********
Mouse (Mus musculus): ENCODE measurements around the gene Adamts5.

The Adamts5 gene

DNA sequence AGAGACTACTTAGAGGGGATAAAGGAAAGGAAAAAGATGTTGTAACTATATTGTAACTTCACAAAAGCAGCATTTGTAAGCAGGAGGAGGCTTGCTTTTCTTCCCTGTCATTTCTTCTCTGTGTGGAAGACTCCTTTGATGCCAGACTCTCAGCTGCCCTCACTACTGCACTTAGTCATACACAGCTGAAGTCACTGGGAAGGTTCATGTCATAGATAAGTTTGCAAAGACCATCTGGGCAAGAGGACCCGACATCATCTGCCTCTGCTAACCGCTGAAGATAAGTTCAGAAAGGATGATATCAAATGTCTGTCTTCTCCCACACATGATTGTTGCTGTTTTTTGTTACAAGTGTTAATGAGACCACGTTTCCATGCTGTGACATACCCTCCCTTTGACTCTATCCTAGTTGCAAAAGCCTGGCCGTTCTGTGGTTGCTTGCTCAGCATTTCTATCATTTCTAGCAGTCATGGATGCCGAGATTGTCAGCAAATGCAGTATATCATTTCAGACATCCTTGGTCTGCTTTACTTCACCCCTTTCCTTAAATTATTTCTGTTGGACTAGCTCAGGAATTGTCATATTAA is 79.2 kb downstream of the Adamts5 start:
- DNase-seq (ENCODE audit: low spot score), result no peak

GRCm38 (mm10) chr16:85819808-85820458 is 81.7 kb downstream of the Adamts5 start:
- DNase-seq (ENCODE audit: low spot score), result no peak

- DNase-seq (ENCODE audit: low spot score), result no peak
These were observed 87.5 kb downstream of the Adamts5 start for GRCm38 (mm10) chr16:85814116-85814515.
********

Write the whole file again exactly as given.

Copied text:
Mouse (Mus musculus): ENCODE measurements around the gene Adamts5.

The Adamts5 gene

DNA sequence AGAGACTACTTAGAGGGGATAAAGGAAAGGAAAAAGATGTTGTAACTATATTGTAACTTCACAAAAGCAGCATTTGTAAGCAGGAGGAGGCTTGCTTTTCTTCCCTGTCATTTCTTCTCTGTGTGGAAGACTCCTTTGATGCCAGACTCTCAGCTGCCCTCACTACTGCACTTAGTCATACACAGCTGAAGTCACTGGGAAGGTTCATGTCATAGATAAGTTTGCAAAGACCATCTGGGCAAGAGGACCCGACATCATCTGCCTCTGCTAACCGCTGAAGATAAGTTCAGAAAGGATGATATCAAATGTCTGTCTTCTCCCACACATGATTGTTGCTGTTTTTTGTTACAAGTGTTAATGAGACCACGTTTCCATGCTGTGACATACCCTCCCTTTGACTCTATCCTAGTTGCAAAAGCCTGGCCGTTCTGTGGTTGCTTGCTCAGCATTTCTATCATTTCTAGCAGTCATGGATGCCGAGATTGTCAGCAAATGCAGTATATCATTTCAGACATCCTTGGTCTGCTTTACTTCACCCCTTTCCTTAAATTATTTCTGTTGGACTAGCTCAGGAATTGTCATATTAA is 79.2 kb downstream of the Adamts5 start:
- DNase-seq (ENCODE audit: low spot score), result no peak

GRCm38 (mm10) chr16:85819808-85820458 is 81.7 kb downstream of the Adamts5 start:
- DNase-seq (ENCODE audit: low spot score), result no peak

- DNase-seq (ENCODE audit: low spot score), result no peak
These were observed 87.5 kb downstream of the Adamts5 start for GRCm38 (mm10) chr16:85814116-85814515.